Systemic sclerosis (SSc) is a complex, multifactorial autoimmune disease characterized by fibrosis and vasculopathy in skin and various internal organs such as the lungs, kidneys and heart disease with no specific treatment. Pulmonary arterial hypertension (PAH) is a common complication of SSc, and compared to other subgroups of PAH patients, responds poorly to currently approved vasodilators. Oxidative damage is a well- defined component of lung disease in SSc as well as in other organs and pathology studies have shown evidence of oxidative damage in SSc lungs. Dimethyl fumarate (DMF), recently been approved as a treatment for multiple sclerosis, triggers the general response to oxidative damage through Nrf2, resulting in the induction of multiple enzymes designed to counteract the oxidative process. DMF reduces inflammation driven by the NF?B pathway, especially in endothelial cells. Preclinical studies by our group as well as other groups have shown that DMF inhibits PAH in murine models. In addition multiple markers of oxidative stress are elevated in patients with SSc and SSc-PAH, suggesting that this is an important pathway mediating vascular damage in SSc-PAH. On the basis of these studies, we propose a double-blinded, placebo-controlled study of DMF added to stable background, standard of care PAH therapy in SSc?PAH patients, comparing the change in 6-minute walk distance (6MWD) at 24 weeks to baseline in DMF compared to placebo treated patients. We will recruit 34 patients from three centers with large SSc and PAH patient populations at University of Pittsburgh, Boston University and Johns Hopkins Medical Centers to account for up to 20% dropout, leaving 28 patients for analysis. We will also study safety to ensure no unexpected adverse effects are related to DMF in these patients To provide further information about target engagement and reinforce potential clinical efficacy, we will examine biomarkers of oxidative stress and of PAH. To assess the effect of DMF on markers of SSc-PAH, we will compare changes from baseline to 24-weeks in levels of B-type natriuretic peptide, Endostatin, Endothelin- 1, Endoglin, Vascular Endothelial Growth Factor, von Willebrand Factor, and Vascular Cellular Adhesion Molecule 1, as well as peripheral blood mononuclear cell RNA expression biomarkers: IL13RA1, CCR1, JAK2 and MRC, comparing DMF to placebo treated patients. We will examine the performance of each of these markers as potential pharmacodynamic biomarkers by comparing their levels longitudinally to changes in 6MWD. To assess the effect of DMF treatment on markers of oxidative stress, we will measure markers of lipid, DNA, and prostaglandin oxidation, comparing changes after treatment to baseline levels in DMF compared to placebo treated patients. In addition, we will measure markers of NF?B activation, IL-6 and CCL2, again comparing changes in levels in DMF to placebo treated patients. These studies should provide strong clinical support for larger phase 2/3 studies of DMF for SSc-PAH in the future. They should also provide new insight into the mechanism of action of DMF in humans.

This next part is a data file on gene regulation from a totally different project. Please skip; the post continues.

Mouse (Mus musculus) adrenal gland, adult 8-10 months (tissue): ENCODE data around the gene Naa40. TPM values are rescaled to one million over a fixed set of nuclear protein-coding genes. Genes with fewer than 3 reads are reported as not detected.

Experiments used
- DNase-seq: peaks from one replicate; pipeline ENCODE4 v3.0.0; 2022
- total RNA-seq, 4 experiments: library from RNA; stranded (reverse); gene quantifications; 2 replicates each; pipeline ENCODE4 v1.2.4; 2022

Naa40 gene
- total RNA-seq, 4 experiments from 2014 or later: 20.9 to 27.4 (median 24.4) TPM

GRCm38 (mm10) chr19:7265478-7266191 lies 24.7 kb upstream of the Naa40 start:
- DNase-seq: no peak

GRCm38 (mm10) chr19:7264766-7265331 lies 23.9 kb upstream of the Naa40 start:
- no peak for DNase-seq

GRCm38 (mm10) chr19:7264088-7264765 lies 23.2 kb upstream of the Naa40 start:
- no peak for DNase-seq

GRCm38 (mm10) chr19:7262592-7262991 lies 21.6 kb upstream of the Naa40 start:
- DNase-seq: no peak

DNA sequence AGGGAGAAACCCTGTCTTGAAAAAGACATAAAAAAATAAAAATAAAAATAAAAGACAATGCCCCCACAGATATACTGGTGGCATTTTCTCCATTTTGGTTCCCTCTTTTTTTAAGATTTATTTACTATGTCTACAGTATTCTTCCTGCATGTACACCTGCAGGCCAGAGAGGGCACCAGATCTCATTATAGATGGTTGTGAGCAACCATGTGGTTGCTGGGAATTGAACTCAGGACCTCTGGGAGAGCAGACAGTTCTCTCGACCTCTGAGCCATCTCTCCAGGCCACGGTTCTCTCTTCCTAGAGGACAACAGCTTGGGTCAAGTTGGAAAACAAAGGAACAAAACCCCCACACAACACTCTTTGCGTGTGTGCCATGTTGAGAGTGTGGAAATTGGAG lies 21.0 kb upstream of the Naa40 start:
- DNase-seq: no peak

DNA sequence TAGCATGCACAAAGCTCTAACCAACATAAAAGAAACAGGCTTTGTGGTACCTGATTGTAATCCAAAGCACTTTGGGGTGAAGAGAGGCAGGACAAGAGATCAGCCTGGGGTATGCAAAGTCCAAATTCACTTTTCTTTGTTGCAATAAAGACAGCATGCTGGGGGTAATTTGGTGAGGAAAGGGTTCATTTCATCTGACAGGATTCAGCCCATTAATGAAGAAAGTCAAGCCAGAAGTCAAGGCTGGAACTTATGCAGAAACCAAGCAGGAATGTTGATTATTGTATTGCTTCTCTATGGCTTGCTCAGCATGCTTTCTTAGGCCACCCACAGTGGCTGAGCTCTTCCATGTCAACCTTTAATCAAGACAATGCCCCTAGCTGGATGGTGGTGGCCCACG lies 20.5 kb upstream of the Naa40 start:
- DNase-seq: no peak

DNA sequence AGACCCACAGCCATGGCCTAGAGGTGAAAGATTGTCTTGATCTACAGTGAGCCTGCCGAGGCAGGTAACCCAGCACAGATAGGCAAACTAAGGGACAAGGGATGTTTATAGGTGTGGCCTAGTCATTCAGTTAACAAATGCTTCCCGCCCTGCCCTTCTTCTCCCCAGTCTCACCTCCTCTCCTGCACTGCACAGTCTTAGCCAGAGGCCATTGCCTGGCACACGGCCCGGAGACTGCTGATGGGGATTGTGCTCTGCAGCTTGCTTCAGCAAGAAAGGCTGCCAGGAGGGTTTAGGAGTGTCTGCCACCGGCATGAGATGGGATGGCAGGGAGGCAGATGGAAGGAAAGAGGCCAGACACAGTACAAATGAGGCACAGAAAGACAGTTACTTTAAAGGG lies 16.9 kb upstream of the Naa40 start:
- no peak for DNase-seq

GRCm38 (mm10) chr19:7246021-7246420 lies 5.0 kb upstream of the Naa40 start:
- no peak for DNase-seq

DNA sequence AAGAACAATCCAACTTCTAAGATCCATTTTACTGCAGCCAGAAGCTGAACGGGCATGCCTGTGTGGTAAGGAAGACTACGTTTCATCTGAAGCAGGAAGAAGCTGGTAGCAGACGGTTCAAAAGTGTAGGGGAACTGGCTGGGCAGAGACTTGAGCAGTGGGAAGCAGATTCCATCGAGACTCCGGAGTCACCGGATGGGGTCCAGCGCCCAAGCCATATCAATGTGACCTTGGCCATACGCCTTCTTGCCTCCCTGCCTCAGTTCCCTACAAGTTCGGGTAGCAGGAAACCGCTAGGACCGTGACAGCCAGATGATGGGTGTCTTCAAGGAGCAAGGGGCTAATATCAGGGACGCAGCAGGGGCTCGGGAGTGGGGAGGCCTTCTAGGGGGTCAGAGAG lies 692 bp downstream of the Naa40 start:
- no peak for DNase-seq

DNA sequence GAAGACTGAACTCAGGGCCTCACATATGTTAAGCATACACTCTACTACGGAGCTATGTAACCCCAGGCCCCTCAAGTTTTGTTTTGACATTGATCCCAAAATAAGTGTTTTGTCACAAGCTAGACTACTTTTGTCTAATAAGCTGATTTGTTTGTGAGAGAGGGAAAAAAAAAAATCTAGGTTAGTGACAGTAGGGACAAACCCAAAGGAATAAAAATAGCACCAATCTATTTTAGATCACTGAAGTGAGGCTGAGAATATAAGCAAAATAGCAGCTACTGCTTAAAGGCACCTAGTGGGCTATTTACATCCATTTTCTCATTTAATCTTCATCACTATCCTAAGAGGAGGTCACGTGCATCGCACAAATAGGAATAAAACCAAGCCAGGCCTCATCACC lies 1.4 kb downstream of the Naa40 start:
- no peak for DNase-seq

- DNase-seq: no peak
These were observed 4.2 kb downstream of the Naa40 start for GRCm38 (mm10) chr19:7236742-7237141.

This project proposes to provide early data supporting development of a new medication, dimethyl fumarate, for patients with systemic sclerosis complicated by pulmonary arterial hypertension. Current medications for this disease are not very effective, so we expect this medication might have a more dramatic effect to improve patient's health and longevity.